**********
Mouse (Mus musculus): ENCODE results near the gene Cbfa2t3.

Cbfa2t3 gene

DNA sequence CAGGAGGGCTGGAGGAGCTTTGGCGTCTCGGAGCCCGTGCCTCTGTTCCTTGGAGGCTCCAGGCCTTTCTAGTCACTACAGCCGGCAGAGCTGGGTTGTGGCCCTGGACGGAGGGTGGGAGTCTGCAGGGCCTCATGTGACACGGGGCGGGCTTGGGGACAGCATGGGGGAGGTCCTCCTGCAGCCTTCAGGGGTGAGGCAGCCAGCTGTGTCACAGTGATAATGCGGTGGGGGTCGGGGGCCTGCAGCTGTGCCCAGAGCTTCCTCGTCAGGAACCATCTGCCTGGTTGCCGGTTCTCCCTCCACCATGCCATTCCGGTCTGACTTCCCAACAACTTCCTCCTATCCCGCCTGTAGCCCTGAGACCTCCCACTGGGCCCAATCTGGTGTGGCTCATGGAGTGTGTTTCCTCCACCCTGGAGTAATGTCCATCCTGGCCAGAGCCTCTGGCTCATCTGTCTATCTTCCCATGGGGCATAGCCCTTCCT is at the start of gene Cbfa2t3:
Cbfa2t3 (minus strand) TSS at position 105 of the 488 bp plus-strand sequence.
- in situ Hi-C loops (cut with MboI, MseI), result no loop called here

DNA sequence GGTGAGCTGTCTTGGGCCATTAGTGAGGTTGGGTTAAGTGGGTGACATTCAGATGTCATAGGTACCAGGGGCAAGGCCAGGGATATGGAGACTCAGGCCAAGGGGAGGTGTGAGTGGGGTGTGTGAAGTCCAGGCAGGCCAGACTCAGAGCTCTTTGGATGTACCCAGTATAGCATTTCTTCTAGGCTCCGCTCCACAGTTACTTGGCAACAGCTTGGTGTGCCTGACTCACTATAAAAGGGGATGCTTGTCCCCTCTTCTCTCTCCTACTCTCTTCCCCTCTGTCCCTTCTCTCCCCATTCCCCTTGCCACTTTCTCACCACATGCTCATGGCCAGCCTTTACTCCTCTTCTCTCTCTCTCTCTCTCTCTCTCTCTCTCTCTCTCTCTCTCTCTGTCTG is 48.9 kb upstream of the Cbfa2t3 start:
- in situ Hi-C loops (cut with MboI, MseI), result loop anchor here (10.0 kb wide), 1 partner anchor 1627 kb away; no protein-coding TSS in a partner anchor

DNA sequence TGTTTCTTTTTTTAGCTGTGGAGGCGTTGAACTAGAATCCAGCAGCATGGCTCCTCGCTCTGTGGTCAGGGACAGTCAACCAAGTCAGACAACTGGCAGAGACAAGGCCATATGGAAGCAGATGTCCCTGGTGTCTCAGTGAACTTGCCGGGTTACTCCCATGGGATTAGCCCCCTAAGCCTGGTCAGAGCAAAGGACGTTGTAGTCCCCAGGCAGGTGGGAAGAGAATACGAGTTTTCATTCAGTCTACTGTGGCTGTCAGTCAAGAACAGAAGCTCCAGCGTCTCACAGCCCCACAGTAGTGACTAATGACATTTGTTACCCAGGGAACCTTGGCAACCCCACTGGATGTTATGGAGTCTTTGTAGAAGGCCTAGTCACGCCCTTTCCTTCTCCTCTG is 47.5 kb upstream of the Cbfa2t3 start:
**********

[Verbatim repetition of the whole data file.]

Mouse (Mus musculus): ENCODE results near the gene Cbfa2t3.

Cbfa2t3 gene

DNA sequence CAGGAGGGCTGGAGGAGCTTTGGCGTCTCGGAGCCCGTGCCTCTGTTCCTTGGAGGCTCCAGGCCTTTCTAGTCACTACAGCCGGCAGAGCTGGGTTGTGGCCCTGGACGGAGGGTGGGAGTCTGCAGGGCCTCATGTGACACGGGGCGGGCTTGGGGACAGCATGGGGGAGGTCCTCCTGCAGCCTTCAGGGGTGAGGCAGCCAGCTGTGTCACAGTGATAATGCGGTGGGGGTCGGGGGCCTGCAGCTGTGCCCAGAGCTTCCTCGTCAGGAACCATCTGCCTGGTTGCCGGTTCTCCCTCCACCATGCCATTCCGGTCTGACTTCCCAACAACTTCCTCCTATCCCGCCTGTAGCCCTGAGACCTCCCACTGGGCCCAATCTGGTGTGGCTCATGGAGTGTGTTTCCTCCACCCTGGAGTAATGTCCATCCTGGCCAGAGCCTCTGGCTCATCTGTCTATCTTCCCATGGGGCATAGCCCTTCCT is at the start of gene Cbfa2t3:
Cbfa2t3 (minus strand) TSS at position 105 of the 488 bp plus-strand sequence.
- in situ Hi-C loops (cut with MboI, MseI), result no loop called here

DNA sequence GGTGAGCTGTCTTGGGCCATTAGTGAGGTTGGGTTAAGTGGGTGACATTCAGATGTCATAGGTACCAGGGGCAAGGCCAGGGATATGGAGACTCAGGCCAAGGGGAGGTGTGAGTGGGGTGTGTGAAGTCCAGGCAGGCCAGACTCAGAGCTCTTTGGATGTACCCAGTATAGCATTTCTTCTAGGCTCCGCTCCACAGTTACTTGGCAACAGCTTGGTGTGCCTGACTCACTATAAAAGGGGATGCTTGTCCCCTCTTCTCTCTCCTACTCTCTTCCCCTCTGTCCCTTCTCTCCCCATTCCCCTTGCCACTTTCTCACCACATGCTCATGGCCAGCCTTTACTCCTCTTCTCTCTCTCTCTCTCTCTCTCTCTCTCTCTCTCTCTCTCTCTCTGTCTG is 48.9 kb upstream of the Cbfa2t3 start:
- in situ Hi-C loops (cut with MboI, MseI), result loop anchor here (10.0 kb wide), 1 partner anchor 1627 kb away; no protein-coding TSS in a partner anchor

DNA sequence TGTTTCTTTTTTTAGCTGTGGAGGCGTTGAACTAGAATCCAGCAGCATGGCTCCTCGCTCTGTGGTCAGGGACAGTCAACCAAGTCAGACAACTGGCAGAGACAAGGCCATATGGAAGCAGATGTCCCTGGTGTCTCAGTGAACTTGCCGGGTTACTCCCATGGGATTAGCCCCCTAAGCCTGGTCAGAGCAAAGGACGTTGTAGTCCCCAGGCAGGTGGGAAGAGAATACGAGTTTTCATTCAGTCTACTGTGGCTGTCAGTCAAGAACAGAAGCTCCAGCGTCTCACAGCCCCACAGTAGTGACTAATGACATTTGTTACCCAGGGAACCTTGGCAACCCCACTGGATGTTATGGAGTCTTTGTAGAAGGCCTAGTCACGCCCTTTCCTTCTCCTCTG is 47.5 kb upstream of the Cbfa2t3 start: